From “God at War: The Bible & Spiritual Conflict” by Gregory A. Boyd
Just as our redemption is a feature of Christ’s broader cosmic accomplishments, so too the church’s passion to save individuals should be a feature of our burden to manifest Christ’s victory over his cosmic foes in all areas of life. For example, since part of God’s goal all along has been to restore humans to their rightful place as caring (not tyrannising) stewards of the earth, since Christ has in principle accomplished this by freeing us from the lordship of Satan, and since the restoration of nature is throughout scripture understood to be one dimension of God’s eschatological vision, the church can hardly dismiss ecological concerns as being outside the parameters of its “spiritual” interests. Quite the contrary, through prayer and activism we are called to “curse the curse” and to free the earth from all forms of spiritual and physical destructive oppression, or rather to manifest the truth that the earth is in principle already freed from such oppression. The corrupted angelic guardians of nature have been defeated, and it is time for the church to proclaim it.
So too, since Christ has in principle defeated the fallen “gods” (principalities and powers) who have for ages inspired injustice, cruelty and apathy toward the weak, the poor, the oppressed and the needy (Ps. 82), the church can hardly carry out its role in manifesting, on earth and in heaven, Christ’s victory over these gods without taking up as a central part of its mission just these causes. We can, in truth, no more bifurcate social concerns and individual salvation than we can bifurcate the cosmic and anthropocentric dimensions of Christ’s work on the cross.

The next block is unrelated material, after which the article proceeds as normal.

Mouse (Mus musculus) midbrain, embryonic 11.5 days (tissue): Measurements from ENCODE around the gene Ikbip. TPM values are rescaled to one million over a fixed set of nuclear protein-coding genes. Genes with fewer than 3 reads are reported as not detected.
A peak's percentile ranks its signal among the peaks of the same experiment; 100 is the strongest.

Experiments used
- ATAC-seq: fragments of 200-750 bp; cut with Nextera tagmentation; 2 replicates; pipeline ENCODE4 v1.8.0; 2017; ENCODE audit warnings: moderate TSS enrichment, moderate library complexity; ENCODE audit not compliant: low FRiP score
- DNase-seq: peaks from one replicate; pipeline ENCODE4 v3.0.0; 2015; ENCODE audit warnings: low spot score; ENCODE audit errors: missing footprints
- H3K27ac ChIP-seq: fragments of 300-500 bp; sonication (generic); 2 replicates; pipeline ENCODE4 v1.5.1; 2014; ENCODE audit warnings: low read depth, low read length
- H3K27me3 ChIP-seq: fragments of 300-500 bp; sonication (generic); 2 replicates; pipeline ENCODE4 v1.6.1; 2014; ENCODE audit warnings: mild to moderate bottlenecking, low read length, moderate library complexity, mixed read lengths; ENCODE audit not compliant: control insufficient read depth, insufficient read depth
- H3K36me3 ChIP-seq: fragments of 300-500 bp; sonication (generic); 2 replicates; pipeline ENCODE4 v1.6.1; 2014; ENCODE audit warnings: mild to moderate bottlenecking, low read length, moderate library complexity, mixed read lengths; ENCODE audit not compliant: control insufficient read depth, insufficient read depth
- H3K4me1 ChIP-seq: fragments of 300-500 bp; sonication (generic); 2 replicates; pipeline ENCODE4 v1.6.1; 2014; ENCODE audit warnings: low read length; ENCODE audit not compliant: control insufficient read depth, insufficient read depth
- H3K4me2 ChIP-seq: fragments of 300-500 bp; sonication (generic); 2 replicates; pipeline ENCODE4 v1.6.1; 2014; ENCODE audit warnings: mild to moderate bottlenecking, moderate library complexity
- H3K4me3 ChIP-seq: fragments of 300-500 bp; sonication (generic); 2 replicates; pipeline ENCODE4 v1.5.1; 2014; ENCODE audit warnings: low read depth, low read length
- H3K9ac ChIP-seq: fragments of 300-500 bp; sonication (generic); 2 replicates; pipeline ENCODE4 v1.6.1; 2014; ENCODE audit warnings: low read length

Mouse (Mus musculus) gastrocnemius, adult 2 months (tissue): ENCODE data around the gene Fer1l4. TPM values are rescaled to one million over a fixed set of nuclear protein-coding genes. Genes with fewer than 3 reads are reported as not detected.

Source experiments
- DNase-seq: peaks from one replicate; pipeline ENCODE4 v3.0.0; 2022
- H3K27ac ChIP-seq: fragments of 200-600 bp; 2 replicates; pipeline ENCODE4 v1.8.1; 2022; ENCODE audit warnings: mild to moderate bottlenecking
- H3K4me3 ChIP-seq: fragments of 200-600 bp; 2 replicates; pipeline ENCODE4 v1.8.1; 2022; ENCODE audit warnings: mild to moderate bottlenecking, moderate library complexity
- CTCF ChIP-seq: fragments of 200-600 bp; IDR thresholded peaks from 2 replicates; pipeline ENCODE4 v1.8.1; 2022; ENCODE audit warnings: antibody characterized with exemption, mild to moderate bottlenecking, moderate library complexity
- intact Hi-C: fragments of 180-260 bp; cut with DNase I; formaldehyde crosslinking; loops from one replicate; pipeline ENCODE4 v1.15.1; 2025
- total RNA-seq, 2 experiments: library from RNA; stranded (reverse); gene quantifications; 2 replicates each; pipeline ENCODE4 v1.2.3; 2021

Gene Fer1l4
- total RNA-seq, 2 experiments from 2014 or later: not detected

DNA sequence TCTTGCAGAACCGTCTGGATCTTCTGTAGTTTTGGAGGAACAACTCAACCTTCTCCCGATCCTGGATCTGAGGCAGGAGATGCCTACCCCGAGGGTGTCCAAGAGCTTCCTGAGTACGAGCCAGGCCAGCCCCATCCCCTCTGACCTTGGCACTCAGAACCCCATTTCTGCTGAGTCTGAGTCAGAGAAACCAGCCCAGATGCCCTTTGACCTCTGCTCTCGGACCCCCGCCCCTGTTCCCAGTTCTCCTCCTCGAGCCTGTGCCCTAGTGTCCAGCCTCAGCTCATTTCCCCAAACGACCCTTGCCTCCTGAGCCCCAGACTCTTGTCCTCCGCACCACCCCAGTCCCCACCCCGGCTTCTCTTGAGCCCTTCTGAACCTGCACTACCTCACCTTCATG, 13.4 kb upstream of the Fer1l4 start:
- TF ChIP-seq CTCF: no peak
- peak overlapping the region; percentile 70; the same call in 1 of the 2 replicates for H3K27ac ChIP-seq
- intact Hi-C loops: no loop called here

To cite one more example, if Christ on the cross has in fact torn down the racial wall of separation that divided people-groups (Eph 2:11-22), and if his Spirit now seeks to manifest this by reversing the effects of the catastrophe at the tower of Babel (Acts 2:5- 12), then the church has no choice but to seek to manifest this reality as intensely as we have sought to manifest the reality that the forgiveness for our individual sins was purchased on the cross. In other words, that racism has ended ought to be as demonstrable in the church, to our culture and in the face of the (now defeated) spiritual powers of racism, as is the gospel truth that personal condemnation has ended.
This is our part in spiritual war. We proclaim Christ’s truth by praying it, speaking it and (undoubtedly most importantly) by demonstrating it. We are not to accept with serene pious resignation the evil aspects of our world as “coming from a father’s hand.” Rather, following the example of our Lord and Saviour, and going forth with the confidence that he has in principle already defeated his (and our) foes, we are to revolt against the evil aspects of our world as coming from the devil’s hand. Our revolt is to be broad, as broad as the evil we seek to confront, and as broad as the work of the cross we seek to proclaim. Wherever there is destruction, hatred, apathy, injustice, pain or hopelessness, whether it concerns God’s creation, a structural feature of society, or the physical, psychological or spiritual aspect of an individual, we are in word and deed to proclaim to the evil powers that be, “You are defeated.” As Jesus did, we proclaim this by demonstrating it.